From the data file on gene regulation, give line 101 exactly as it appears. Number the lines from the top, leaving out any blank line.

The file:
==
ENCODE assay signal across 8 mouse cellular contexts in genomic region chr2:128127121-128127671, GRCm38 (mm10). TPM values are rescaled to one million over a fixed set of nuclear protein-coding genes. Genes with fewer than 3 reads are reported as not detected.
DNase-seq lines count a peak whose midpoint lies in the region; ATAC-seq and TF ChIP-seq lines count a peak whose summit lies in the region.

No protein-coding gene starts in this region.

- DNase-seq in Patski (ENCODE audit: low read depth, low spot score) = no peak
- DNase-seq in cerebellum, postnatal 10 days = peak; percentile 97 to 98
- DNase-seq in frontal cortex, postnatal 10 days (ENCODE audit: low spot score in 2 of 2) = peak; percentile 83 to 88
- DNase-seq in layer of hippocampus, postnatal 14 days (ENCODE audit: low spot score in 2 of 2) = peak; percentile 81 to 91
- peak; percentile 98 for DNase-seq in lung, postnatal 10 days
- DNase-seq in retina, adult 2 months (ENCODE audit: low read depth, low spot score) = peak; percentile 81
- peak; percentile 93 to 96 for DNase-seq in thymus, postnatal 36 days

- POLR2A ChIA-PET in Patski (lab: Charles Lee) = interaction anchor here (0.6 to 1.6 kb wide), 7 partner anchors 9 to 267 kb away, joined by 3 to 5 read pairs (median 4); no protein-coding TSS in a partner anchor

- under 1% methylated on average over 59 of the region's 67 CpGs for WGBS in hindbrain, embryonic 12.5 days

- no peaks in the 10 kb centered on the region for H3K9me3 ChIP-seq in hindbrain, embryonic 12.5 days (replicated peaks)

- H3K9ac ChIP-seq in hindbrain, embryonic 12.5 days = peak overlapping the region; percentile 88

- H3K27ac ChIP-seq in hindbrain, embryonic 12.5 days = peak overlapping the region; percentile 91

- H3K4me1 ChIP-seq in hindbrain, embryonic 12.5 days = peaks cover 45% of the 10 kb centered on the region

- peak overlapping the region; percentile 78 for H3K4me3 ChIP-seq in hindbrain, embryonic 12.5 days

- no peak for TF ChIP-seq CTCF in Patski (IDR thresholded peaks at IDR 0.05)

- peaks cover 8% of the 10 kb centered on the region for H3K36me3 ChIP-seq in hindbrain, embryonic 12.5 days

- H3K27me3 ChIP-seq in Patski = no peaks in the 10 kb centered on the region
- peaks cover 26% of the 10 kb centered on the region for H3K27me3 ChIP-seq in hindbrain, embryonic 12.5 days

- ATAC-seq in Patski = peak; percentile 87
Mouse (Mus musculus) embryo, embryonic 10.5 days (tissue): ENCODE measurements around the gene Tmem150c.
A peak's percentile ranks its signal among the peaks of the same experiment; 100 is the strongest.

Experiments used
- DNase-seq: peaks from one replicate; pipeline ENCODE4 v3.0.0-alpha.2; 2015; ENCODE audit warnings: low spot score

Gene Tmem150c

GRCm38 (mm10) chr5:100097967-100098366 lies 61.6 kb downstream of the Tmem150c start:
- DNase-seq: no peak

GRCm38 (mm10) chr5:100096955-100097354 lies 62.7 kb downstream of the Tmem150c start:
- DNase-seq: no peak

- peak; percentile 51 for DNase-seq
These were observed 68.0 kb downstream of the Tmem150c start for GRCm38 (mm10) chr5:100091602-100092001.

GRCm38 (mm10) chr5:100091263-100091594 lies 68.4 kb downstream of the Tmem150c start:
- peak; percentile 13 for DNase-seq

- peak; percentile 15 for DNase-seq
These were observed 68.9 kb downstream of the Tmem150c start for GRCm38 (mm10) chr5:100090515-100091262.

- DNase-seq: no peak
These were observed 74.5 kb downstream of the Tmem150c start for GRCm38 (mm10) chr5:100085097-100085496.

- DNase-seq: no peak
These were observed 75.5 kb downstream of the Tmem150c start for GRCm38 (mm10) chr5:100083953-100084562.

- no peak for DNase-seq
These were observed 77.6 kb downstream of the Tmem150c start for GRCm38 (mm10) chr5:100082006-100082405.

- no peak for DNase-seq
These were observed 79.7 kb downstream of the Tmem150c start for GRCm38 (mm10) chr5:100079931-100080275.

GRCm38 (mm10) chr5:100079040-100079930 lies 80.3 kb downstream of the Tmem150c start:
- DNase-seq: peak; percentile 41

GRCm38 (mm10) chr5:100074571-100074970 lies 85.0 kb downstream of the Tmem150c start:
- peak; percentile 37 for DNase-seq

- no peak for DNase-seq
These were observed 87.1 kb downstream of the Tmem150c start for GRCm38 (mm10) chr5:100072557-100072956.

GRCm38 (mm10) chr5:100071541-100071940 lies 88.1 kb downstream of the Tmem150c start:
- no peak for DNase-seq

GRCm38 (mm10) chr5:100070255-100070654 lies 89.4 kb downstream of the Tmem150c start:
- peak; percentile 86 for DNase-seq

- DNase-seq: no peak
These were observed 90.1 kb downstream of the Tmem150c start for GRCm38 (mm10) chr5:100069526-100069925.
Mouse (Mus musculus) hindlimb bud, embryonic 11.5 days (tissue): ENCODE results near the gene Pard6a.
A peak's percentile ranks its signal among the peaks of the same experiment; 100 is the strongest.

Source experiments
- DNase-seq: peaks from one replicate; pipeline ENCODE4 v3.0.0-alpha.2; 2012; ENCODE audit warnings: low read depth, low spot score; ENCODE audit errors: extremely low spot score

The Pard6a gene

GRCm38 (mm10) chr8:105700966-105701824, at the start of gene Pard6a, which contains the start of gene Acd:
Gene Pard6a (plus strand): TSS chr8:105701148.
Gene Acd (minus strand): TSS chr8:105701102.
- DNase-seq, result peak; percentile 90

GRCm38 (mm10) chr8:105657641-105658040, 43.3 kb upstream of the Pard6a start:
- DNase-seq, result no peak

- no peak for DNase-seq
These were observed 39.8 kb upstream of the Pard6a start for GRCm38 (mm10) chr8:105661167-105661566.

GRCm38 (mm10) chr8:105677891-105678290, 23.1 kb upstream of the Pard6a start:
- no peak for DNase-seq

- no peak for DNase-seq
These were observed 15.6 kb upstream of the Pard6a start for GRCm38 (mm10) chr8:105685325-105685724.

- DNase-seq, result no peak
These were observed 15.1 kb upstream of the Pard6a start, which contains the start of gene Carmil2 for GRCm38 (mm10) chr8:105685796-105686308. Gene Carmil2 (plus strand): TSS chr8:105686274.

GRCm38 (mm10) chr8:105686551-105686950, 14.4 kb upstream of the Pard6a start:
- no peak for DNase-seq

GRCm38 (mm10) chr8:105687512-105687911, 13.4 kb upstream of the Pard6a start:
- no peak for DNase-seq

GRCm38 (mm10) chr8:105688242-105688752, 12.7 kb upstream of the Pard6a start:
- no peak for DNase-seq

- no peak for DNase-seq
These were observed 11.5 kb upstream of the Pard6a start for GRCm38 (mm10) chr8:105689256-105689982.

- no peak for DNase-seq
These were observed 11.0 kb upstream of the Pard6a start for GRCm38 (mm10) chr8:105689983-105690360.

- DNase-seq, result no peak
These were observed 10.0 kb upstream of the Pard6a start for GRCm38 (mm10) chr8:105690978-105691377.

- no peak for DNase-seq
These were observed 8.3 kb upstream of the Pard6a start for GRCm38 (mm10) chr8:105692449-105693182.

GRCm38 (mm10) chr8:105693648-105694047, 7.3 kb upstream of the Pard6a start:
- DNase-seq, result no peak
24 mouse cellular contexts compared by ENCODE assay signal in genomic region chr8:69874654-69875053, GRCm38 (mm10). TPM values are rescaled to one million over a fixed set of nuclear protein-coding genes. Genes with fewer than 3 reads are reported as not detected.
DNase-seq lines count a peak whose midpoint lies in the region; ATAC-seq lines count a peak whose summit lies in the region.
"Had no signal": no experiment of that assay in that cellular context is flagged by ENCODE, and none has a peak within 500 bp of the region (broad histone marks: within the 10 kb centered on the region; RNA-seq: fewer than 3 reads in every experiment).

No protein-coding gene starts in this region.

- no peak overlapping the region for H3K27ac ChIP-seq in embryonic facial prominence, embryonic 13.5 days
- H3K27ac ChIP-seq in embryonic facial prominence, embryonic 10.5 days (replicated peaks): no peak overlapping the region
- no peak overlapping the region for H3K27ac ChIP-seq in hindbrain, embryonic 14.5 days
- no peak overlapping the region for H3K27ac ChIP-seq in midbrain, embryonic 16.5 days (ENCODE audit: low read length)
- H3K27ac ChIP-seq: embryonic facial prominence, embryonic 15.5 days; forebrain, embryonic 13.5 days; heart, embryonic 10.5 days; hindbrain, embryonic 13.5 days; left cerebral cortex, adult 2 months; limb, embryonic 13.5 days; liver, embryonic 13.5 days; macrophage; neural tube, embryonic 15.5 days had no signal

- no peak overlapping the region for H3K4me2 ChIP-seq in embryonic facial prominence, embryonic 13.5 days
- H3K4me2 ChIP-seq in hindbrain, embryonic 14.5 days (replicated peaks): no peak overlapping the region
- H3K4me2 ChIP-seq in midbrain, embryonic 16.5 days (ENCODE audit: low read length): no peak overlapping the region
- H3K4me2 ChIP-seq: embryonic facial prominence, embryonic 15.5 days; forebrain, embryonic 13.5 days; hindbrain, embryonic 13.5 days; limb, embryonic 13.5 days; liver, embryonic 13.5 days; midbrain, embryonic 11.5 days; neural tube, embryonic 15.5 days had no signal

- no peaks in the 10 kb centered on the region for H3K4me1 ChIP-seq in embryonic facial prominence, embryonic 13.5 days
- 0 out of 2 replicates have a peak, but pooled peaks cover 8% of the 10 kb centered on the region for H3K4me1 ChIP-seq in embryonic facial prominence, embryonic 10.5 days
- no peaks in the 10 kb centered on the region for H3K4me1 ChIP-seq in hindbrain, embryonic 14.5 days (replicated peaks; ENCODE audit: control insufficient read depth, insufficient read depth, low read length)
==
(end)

- H3K27ac ChIP-seq: embryonic facial prominence, embryonic 15.5 days; forebrain, embryonic 13.5 days; heart, embryonic 10.5 days; hindbrain, embryonic 13.5 days; left cerebral cortex, adult 2 months; limb, embryonic 13.5 days; liver, embryonic 13.5 days; macrophage; neural tube, embryonic 15.5 days had no signal